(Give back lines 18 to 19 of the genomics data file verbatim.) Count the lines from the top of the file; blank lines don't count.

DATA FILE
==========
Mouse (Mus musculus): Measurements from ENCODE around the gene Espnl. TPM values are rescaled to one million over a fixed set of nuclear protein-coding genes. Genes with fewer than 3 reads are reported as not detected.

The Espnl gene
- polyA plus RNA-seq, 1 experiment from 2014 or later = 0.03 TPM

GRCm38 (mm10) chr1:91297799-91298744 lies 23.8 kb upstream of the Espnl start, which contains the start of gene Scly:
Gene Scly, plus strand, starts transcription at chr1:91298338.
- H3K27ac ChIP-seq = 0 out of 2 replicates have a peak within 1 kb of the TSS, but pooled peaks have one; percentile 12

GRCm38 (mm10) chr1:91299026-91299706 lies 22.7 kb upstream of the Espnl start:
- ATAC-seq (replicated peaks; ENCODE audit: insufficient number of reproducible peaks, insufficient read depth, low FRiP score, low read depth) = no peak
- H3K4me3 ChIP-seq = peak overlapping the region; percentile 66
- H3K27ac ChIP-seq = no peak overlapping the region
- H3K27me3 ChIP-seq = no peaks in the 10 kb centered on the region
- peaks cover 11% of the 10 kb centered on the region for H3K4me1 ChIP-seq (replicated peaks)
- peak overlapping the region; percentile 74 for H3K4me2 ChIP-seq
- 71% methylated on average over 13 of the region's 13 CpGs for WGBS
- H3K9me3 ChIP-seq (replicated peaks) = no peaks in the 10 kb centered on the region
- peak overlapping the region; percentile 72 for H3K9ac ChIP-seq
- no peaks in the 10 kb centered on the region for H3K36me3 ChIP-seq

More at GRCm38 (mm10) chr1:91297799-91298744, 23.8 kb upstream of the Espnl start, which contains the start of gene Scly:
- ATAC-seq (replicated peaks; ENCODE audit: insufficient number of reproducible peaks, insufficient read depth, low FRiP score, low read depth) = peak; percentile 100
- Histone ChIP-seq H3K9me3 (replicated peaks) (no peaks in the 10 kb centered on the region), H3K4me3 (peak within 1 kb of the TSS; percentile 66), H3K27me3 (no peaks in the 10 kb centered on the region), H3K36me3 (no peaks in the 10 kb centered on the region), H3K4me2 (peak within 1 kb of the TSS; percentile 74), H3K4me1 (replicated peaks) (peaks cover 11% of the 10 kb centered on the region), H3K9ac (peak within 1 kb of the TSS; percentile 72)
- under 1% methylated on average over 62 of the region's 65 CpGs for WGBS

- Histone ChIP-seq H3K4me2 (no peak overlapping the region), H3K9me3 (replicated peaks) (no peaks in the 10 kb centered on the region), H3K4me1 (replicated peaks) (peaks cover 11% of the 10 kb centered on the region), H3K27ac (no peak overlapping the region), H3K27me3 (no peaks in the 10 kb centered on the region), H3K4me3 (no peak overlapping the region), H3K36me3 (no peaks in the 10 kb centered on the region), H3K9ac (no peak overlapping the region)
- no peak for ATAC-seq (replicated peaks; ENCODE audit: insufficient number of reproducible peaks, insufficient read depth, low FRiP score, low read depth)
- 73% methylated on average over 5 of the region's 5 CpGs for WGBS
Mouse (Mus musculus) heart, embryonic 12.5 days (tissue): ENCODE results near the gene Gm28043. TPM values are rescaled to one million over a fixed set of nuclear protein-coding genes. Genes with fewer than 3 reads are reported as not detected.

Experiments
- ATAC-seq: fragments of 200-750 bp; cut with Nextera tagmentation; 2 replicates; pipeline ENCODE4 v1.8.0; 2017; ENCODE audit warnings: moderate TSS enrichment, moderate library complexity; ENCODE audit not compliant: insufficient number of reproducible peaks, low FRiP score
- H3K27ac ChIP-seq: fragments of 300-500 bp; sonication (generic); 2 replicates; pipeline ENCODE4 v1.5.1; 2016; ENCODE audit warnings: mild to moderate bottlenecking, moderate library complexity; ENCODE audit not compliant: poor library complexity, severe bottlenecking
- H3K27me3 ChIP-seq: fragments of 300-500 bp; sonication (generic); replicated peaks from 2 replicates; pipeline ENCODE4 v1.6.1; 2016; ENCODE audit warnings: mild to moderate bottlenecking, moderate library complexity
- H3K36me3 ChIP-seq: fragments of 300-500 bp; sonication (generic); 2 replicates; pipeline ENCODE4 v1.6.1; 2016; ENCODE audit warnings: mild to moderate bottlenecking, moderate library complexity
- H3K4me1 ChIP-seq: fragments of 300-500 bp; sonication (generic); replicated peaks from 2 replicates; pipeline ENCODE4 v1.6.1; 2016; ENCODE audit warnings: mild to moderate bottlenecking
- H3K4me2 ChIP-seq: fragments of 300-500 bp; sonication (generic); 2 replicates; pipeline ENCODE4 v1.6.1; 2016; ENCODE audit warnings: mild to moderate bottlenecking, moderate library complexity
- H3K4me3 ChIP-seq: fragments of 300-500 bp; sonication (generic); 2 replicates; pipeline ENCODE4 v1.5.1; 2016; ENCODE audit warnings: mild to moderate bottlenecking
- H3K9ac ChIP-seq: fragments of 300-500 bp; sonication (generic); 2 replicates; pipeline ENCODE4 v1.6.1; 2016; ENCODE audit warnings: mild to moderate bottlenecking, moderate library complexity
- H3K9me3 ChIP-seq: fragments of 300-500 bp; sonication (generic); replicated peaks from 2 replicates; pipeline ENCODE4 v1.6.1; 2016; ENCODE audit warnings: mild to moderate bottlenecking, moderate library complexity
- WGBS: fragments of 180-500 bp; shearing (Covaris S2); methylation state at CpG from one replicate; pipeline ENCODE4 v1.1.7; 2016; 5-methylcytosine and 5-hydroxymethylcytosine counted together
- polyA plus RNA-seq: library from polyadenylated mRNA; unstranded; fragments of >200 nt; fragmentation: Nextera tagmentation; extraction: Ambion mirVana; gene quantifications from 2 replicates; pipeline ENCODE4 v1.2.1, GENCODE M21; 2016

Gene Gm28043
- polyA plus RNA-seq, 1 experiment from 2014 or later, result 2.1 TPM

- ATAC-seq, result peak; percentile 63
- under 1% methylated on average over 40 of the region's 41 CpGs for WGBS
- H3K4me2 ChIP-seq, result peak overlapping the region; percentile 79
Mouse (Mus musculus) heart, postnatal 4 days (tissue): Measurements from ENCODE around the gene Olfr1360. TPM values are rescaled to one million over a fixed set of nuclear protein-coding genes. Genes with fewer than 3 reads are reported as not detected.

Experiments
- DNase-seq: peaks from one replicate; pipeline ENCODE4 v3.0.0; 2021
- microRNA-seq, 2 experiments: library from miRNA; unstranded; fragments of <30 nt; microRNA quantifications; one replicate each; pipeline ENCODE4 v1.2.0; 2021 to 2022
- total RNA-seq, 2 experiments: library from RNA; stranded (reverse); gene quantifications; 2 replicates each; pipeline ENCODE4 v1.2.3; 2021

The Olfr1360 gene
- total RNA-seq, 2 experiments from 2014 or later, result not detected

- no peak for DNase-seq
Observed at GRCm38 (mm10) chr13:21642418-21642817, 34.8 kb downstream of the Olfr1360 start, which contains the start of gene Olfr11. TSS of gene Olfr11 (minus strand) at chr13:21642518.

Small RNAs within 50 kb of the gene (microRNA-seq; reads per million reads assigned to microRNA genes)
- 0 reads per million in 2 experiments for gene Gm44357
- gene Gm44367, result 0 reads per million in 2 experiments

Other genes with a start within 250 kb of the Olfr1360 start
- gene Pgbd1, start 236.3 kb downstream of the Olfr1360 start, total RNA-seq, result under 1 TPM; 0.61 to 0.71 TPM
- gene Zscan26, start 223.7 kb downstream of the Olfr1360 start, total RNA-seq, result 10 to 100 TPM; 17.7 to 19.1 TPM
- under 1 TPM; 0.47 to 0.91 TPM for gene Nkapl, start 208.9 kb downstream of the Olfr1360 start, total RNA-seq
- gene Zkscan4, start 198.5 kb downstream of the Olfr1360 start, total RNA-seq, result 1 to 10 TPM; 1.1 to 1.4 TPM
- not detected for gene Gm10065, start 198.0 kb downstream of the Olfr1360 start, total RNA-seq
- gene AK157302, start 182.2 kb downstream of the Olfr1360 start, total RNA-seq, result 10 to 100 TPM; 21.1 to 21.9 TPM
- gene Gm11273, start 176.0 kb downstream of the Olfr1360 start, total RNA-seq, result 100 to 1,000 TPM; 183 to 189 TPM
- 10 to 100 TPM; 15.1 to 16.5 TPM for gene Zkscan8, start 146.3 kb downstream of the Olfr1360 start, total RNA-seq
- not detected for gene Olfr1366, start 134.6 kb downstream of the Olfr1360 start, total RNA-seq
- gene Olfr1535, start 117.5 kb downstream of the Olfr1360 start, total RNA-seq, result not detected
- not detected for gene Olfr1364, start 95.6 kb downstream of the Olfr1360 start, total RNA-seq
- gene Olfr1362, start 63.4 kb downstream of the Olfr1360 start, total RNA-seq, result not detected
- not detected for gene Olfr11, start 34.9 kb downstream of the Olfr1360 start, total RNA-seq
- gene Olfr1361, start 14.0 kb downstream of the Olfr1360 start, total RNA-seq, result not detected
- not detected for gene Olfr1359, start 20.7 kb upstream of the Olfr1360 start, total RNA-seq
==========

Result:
More at GRCm38 (mm10) chr1:91297799-91298744, 23.8 kb upstream of the Espnl start, which contains the start of gene Scly:
- ATAC-seq (replicated peaks; ENCODE audit: insufficient number of reproducible peaks, insufficient read depth, low FRiP score, low read depth) = peak; percentile 100